Running Head: SERVICE DOGS
2 Running Head: SERVICE DOGS
Service dogs can be very useful, and life altering for a person who is blind, or who needs assistance with everyday life. For example: a person like you or me, turning on a light, picking up a dropped pencil, or walking down the street comes very easy to us, but when you are in a wheelchair or blind those small everyday tasks become very hard. With the assistance of a service dog they can give a disabled person the freedom they need to live a more independent life. In this paper I will talk about how service dogs are picked, how they are trained, and how the owners are trained with their new dog.
The breed that is most commonly picked to be used as a service dog is the Labrador retriever. According to Moore (1995-1996) “Approximately 60-70% of all working guides in the U.S. are Labradors.” This breed of dog is used because of how smart they are, they want to work to please you, and they are large enough to fit in public places. Several occasions I have watched service dogs come in to a restaurant and not be bothered by all the commotion; they will just lie quietly under the table at the feet of their owner. This is the number one reason the Lab is most often picked to be a service dog.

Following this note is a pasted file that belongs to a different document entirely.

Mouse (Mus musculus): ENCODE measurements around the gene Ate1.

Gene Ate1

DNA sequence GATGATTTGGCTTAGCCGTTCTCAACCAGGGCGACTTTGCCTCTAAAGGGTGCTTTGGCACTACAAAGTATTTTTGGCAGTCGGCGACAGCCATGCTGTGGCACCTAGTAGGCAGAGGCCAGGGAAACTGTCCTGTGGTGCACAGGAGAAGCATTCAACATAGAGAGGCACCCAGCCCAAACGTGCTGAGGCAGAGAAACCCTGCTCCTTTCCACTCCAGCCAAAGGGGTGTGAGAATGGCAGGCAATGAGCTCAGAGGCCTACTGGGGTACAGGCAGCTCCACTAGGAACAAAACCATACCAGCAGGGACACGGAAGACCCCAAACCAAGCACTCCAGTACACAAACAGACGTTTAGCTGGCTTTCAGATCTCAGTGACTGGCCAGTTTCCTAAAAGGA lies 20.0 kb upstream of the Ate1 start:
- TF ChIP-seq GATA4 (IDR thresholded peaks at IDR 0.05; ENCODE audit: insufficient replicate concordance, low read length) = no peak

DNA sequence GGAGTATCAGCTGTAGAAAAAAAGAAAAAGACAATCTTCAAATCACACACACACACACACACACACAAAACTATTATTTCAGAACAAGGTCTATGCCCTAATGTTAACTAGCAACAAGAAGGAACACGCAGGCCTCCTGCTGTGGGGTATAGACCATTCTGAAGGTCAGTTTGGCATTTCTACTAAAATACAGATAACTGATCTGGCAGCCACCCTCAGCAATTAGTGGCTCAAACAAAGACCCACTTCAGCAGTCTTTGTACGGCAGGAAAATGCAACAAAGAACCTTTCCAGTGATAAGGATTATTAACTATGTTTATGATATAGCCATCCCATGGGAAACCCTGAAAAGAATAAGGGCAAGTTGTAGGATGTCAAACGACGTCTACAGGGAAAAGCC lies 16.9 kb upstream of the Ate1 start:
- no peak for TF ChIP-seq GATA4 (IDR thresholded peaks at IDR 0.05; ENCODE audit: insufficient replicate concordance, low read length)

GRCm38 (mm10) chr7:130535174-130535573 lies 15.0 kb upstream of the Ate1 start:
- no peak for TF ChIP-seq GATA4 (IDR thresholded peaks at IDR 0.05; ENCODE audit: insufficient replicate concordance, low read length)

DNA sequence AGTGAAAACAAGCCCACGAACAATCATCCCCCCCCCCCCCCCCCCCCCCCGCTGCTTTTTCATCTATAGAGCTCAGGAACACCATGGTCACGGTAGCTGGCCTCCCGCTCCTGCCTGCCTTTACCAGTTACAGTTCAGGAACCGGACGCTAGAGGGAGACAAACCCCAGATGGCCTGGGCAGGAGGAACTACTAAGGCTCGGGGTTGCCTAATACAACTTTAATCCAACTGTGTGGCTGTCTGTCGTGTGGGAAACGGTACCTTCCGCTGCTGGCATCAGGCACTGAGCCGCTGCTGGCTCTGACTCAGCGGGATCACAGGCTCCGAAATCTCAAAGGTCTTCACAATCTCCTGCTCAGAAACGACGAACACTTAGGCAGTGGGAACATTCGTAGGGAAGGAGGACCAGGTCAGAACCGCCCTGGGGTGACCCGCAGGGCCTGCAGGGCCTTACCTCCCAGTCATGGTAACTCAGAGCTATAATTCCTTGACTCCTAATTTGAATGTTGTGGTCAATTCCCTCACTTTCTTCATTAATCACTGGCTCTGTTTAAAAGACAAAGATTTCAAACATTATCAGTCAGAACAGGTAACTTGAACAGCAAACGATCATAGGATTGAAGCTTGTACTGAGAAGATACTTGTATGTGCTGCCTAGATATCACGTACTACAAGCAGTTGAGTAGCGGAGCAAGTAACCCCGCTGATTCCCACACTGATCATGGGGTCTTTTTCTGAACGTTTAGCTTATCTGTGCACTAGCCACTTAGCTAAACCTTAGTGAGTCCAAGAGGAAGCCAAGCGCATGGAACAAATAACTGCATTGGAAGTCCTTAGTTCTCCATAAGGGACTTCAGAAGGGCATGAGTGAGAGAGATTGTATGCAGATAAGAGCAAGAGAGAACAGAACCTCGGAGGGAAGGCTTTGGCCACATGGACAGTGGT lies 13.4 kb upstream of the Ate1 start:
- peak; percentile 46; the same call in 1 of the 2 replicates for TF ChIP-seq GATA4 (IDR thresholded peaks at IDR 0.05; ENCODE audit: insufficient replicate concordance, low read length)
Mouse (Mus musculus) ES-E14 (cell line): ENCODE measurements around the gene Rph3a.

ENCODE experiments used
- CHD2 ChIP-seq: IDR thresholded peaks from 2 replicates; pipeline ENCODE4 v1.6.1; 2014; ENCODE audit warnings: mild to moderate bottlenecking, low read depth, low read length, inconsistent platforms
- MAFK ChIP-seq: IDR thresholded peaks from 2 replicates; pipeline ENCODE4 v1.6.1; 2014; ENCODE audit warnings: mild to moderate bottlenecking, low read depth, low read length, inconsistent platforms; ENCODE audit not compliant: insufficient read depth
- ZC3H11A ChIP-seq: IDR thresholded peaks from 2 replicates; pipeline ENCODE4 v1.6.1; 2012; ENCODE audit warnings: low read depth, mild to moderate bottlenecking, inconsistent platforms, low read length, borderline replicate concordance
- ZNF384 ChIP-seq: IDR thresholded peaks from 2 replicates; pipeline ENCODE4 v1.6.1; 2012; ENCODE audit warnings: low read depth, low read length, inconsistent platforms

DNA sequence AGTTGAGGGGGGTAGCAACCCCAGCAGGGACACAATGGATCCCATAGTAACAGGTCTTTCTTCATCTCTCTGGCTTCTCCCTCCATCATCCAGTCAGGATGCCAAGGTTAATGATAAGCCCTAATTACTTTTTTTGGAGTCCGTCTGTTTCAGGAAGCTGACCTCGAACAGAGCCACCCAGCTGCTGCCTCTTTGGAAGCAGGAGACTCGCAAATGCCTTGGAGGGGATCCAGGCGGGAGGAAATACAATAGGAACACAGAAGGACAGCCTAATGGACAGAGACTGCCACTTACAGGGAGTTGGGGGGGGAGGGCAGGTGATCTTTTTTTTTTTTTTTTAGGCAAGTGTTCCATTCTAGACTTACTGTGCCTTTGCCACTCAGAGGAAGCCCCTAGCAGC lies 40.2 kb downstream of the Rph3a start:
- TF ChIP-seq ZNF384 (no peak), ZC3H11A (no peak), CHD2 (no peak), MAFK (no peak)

These Labs can be trained in a variety...
References: Gooldburg, B. (2006, July 27). Puppies with a purpose. career world, p. 1.
McGinty, A. B. (1999). Guide dogs seeing for people who can 't. NY: The Rosen Publishing Group, Inc.
Moore, C. (1995-1996). k9web.com. Retrieved July 27, 2010, from k9web.com.
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